So, if you see some hottie in the hotel bar and want to know if she’s interested in doing something regrettable … well, it helps to be “friends” first.

[photo by Andrew Feinberg via Flickr]

Ask your social network – Dining out tip

If you’re on Facebook and/or Twitter, you already have a host of restaurant tips at your disposal: Ask members of your social network what restaurants they recommend in the city you plan to visit.

Those who live in that city will be able to give you a local’s perspective, and you will also hear from people who live elsewhere but have visited that city in the past.

Who knows? You might even find a dining companion or two!

[Photo: Flickr | Patrick Powers]

Top five ways to use social media to look like you’re working on vacation

We’ve put some distance between us and the September 2008 financial crisis, but unemployment – and tension the workplace – is still high. There’s plenty of anxiety over whether people appear to be working hard enough, because it’s safe to assume that the budgets being allocated or raises and bonuses are unlikely to be generous. So, in the quest to appear productive, employees need more tools. Thankfully, we have social media: use it wisely, and you can look wholly dedicated to your company and your job while you’re on vacation.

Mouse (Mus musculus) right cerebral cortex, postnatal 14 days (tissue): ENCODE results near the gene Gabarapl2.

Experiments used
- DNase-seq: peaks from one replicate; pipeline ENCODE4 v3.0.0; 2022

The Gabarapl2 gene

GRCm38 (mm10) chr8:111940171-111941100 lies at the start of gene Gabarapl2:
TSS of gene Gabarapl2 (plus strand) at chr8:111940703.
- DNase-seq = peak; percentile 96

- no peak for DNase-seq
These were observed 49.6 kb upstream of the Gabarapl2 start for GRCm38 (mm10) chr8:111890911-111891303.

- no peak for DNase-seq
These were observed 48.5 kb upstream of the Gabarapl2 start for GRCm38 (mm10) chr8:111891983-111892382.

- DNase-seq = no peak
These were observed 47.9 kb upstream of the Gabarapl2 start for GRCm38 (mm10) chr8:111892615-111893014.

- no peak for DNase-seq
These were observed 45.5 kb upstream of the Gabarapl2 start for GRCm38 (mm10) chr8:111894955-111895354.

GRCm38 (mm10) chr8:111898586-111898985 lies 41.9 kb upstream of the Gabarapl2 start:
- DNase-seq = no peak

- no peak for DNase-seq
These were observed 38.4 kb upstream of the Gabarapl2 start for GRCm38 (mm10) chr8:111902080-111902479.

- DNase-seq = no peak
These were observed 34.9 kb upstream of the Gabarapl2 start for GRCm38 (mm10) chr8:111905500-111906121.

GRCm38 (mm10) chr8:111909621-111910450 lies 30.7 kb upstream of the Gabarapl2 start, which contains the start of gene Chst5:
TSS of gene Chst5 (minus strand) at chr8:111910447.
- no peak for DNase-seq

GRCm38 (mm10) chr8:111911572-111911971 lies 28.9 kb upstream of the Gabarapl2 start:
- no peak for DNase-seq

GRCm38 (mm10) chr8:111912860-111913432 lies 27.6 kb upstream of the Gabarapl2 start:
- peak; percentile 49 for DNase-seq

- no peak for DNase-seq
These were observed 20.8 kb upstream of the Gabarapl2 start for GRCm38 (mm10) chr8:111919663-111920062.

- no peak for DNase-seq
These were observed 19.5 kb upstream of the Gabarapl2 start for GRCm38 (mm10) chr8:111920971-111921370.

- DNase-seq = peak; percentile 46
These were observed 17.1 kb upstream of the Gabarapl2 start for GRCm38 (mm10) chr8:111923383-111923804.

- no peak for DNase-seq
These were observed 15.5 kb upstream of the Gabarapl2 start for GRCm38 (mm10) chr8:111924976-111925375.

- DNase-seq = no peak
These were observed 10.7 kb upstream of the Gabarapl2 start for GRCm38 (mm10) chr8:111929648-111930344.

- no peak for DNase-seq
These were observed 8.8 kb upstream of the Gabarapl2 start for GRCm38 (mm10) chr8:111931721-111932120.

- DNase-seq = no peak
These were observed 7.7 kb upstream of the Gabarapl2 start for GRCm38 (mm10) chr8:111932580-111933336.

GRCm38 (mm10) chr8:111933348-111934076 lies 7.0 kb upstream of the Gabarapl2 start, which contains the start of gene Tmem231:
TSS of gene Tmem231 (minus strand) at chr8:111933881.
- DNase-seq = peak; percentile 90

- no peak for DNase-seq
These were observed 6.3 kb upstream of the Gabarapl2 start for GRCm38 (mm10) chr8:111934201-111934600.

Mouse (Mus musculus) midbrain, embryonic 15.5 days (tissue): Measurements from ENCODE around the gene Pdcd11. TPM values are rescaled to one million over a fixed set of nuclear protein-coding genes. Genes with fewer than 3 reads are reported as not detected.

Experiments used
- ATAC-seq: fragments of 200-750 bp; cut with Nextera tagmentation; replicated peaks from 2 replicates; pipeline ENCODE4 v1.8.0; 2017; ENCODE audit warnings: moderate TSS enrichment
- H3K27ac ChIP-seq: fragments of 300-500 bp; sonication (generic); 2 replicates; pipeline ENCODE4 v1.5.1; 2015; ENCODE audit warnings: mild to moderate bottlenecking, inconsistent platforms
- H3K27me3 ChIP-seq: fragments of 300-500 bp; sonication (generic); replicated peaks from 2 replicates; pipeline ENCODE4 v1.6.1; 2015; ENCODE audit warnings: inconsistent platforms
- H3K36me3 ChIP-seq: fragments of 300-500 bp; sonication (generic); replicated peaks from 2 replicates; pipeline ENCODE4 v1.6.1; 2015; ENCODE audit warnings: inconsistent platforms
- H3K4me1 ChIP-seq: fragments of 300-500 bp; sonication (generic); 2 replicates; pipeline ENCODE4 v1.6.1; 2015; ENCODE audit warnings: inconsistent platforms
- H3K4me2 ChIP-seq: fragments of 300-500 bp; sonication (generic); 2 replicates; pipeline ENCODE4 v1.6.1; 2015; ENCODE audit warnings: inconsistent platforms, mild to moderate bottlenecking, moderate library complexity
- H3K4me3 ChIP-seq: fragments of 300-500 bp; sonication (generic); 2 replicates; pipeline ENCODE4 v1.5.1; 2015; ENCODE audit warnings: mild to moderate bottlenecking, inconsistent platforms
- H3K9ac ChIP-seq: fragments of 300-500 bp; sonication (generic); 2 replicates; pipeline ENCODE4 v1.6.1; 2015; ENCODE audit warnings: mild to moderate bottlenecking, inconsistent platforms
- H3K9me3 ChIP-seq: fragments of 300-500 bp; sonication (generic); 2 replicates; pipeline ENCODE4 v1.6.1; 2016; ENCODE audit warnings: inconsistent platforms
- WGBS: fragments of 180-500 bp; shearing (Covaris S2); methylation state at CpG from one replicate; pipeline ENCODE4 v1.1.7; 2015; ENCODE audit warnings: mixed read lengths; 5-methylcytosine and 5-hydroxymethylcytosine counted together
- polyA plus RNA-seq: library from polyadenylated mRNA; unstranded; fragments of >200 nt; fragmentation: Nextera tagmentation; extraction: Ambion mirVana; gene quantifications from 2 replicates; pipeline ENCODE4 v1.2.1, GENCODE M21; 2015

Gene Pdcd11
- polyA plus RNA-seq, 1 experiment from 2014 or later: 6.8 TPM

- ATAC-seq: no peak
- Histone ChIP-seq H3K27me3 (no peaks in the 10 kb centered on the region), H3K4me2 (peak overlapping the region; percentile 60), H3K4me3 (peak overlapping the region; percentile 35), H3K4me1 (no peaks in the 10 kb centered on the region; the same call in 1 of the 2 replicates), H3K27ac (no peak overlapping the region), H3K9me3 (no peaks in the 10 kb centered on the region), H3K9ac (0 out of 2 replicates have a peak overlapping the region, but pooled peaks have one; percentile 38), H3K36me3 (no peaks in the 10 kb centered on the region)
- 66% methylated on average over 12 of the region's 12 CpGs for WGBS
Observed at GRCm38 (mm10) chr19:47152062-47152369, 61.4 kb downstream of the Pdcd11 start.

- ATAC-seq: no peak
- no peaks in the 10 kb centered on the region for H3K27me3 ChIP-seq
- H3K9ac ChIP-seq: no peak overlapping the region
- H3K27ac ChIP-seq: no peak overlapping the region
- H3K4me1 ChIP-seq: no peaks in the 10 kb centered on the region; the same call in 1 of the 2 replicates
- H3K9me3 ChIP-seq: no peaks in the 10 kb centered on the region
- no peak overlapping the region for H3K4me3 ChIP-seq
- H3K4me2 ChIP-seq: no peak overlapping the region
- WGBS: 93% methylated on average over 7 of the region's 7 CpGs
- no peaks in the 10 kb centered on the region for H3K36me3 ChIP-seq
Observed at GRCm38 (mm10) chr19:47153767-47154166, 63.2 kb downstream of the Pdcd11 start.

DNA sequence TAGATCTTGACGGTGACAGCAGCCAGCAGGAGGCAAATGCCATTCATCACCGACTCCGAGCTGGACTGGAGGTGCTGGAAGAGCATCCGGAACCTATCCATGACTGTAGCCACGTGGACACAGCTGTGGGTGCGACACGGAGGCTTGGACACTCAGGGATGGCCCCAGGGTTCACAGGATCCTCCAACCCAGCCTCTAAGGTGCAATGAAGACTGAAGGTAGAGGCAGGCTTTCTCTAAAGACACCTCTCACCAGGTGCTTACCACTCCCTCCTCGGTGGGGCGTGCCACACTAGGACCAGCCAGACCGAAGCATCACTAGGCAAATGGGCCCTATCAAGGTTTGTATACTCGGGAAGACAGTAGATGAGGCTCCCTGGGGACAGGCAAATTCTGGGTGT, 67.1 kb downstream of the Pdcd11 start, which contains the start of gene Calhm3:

The trick, of course, is to look productive. Work through your vacation, and you give up an opportunity to relax … and risk annoying the friends or family traveling with you. I’ve written about tools you can use to look like you’re working even when you’re not, but the proliferation of social media options gives you new ways to snow your boss.1. Plan your lies
While you’re waiting at the gate or sitting on the plane, write out the tweets and Facebook status updates that make it look like you’re thinking about the office. Use brief mentions of activities that could look like work, such as “Taking quick look @ document before heading to pool”. Write enough so you have three or four a day (you don’t want to overdo it).

2. Schedule your tweets and status updates
Since you don’t want to give up vacation time to even the appearance of working, schedule your tweets and Facebook status updates. HootSuite’s my favorite, but there are other tools you can use, as well. I prefer HootSuite because I can hit Twitter, Facebook and LinkedIn from the same place and schedule updates for each. Twitter may say you’re “taking quick look @ contract” but you’ll really be sipping something delightful on the sand.